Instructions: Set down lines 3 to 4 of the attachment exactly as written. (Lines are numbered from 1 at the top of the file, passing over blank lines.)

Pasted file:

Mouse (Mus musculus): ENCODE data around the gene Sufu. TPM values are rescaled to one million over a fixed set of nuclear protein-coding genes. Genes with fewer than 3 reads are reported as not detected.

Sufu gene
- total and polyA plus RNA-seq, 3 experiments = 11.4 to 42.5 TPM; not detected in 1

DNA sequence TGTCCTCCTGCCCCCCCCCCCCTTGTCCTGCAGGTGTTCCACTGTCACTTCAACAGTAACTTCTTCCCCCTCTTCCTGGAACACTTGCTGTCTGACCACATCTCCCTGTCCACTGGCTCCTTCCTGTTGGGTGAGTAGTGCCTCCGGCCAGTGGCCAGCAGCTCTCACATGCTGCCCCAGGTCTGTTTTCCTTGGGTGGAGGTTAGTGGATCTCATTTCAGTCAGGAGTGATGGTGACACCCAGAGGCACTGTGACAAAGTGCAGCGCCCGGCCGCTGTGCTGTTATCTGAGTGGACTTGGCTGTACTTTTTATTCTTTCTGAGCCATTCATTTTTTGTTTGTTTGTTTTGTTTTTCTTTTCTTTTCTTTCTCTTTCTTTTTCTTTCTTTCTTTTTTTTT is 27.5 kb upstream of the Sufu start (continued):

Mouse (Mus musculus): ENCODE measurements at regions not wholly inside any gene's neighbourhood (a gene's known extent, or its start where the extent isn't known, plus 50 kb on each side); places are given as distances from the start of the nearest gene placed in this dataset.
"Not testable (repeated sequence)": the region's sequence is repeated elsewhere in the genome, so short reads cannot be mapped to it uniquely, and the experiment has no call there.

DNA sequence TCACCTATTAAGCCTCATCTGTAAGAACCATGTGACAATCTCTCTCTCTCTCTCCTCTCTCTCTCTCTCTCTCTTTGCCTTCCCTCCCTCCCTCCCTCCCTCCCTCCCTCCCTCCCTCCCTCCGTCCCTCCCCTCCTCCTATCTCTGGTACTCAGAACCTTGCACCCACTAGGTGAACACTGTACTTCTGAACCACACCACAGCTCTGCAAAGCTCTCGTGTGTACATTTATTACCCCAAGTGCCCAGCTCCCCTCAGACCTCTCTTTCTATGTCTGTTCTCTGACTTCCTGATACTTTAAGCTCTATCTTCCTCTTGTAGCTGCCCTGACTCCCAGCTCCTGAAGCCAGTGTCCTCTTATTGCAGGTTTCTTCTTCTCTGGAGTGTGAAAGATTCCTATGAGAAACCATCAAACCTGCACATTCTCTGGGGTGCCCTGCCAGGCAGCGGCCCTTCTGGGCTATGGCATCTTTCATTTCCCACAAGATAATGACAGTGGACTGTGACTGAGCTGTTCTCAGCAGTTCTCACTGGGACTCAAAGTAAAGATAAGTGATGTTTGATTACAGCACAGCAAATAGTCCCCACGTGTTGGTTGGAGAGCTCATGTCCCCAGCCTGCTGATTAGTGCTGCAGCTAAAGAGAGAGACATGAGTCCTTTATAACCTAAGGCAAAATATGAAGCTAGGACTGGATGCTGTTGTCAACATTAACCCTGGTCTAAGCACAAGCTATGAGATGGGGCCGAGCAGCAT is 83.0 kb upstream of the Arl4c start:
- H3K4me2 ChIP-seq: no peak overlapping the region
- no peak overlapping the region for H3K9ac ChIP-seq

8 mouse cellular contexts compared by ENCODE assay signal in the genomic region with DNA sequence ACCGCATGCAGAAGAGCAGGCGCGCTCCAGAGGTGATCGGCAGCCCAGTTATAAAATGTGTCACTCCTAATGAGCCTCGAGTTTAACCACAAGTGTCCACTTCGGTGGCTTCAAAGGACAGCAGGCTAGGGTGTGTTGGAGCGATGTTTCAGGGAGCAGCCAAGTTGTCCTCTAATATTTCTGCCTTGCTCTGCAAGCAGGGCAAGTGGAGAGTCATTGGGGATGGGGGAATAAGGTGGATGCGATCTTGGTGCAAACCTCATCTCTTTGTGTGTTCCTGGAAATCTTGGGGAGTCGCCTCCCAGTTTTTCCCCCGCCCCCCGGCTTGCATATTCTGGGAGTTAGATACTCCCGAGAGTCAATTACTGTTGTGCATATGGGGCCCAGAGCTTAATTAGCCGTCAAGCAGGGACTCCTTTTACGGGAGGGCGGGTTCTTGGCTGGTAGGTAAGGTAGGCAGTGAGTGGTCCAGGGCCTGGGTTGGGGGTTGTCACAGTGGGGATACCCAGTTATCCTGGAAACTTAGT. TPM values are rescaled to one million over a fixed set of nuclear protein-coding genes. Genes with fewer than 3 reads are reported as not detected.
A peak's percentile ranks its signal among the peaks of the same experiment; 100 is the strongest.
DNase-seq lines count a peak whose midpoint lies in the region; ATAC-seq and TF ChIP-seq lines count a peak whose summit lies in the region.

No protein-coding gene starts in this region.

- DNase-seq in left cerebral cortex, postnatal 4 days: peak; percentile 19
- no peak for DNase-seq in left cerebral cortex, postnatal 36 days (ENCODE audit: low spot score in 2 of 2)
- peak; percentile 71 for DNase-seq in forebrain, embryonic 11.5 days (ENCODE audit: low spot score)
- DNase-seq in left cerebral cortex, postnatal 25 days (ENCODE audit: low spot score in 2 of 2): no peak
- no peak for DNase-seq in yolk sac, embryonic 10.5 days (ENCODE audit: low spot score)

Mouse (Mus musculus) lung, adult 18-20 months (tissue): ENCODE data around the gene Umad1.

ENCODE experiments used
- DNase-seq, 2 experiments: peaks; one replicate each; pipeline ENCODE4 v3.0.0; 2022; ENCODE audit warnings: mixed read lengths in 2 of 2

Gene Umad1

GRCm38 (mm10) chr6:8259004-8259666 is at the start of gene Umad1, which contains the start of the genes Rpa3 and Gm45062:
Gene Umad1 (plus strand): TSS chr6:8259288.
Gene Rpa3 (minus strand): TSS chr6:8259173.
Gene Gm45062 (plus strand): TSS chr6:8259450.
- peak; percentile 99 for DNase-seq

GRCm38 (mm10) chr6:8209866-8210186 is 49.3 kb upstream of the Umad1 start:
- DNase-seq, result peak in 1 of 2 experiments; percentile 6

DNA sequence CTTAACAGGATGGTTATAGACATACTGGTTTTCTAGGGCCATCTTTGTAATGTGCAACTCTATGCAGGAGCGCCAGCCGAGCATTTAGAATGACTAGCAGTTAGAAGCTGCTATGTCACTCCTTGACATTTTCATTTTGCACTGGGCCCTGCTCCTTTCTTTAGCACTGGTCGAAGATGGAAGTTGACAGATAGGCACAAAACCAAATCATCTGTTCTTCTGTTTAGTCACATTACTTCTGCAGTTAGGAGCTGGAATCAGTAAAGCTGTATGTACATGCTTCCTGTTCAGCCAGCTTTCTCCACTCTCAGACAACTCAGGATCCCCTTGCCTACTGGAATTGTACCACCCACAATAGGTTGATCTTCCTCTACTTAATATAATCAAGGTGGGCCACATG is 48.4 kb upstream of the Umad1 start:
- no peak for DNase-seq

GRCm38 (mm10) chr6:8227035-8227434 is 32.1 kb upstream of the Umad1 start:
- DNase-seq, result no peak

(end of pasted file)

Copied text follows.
- total and polyA plus RNA-seq, 3 experiments = 11.4 to 42.5 TPM; not detected in 1

DNA sequence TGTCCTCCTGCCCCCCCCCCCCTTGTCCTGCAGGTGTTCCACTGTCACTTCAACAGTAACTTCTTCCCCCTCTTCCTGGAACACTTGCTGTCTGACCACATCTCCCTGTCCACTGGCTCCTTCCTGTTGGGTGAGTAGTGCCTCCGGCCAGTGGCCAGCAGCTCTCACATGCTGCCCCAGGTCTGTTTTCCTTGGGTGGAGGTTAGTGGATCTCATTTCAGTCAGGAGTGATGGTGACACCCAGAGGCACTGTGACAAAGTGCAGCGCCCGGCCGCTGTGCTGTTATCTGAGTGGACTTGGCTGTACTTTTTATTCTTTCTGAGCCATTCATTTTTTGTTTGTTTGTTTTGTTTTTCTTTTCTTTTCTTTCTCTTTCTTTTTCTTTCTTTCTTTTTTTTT is 27.5 kb upstream of the Sufu start (continued):